McMelvin the Moose
Trinity’s unofficial school mascot in the 1950s
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Fiery background

McMelvin the Moose died a fiery death during 1957 homecoming. 

As long as there is the spirit of spring, youth and McMelvin, there will be spirit at Trinity and McMelvin will be on the move.” - McMelvin’s epitath

Trinity has had many traditions over the years—some are still burning bright, some have flickered away slowly, and some went up into flames—literally.

McMelvin the Moose, despite his name, was a mounted and stuffed caribou head that cultivated quite the following on campus in the mid-1950s. The “symbol of student dissent,” according to Trinity history professor Donald Everett, became the unofficial mascot of Trinity and the object of many kidnappings.

“McMelvin represented in the minds of his custodians an expression of student dissent more common on the Trinity campus in the mid-sixties than a decade earlier.” - Donald E. Everett, Trinity University: A Record of 100 Years

Three students picked McMelvin up from a garage behind the Bexar County Medical Library, and soon the caribou became the object of a vigorously defended water fight, in which one of his owners received a wound to the scalp that required six stitches. That fight set off a torrent of kidnappings, the first originating from the Triniteers in reprisal against the Blue Saints, who had stolen the Triniteers’ homecoming float award. After that, McMelvin became the object of many raids on campus. Among his various escapades during his life as a campus celebrity, McMelvin served as a drying rack for women’s clothing and was also restrained by chains in an attempt to thwart thefts.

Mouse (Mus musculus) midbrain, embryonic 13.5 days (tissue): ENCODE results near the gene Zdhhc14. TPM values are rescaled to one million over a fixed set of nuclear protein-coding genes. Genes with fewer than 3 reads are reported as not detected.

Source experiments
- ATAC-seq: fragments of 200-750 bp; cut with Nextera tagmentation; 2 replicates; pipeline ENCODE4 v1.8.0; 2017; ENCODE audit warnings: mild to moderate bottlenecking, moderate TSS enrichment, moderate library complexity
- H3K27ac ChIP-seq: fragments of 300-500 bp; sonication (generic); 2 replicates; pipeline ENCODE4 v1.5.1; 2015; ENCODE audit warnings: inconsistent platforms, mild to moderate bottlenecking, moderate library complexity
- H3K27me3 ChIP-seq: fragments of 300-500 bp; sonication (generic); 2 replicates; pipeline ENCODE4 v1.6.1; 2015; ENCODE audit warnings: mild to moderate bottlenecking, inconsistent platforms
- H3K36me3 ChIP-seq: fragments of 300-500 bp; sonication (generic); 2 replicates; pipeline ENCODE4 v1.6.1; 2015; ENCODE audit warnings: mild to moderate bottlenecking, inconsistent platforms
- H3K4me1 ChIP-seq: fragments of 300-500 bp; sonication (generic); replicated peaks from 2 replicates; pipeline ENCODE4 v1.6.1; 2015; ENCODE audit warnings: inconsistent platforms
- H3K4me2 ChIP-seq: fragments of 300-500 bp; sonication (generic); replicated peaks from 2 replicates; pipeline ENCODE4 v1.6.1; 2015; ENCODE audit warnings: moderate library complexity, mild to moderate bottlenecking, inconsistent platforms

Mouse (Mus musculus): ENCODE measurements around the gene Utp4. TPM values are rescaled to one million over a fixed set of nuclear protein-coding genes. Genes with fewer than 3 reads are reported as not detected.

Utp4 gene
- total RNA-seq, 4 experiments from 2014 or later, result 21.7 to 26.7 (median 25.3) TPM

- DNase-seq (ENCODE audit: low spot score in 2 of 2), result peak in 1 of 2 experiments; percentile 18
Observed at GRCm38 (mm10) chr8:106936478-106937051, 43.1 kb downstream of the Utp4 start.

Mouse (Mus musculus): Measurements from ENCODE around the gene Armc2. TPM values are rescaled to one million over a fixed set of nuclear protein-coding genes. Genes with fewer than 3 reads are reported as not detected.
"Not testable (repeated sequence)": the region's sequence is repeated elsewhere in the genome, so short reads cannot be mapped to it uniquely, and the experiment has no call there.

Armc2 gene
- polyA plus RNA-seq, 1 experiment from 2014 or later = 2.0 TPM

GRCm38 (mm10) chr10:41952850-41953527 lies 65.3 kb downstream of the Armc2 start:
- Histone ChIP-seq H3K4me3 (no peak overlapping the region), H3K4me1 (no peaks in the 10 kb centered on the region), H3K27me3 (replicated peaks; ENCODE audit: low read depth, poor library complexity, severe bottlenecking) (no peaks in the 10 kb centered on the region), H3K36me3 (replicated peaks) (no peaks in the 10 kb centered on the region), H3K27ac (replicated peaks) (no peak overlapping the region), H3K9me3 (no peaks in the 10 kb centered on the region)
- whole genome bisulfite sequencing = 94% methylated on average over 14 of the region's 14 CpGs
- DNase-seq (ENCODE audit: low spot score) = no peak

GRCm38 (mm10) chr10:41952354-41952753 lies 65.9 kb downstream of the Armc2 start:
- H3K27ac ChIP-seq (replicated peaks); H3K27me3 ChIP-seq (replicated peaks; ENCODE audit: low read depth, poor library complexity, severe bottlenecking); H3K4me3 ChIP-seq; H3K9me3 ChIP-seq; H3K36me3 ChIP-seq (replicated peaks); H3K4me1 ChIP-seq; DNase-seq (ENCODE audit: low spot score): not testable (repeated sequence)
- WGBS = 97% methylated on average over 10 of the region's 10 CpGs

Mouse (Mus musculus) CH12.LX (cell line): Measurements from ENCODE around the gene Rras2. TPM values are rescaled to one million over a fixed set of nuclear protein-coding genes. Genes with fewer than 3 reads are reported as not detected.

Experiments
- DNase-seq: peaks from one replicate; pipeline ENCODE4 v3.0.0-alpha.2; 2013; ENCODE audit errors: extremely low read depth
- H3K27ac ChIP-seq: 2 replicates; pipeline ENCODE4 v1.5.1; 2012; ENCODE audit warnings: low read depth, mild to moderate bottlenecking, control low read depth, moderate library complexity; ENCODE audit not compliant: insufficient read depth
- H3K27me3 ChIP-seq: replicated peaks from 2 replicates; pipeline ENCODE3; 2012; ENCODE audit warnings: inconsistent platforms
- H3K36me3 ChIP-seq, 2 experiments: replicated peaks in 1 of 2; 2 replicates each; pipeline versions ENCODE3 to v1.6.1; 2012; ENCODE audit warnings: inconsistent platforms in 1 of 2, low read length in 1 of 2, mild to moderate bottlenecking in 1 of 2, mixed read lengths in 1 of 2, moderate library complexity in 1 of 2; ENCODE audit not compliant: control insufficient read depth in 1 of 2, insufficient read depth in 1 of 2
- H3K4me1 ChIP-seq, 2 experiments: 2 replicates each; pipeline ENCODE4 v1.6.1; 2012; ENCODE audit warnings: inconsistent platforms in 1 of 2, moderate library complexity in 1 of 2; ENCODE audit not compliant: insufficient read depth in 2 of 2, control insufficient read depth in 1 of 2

Unfortunately, McMelvin met his demise too soon, being placed atop the homecoming bonfire in October 1957. What remained after the flames was only a small, broken piece of his antlers.

“Indeed, if there is any ‘spirit’ of McMelvinism it is one of individualism, skepticism toward the established authority and rebellion against the prevailing spirit of laziness, triteness and superficiality as demonstrated by most of the Trinity community.” - 1957 Trinitonian

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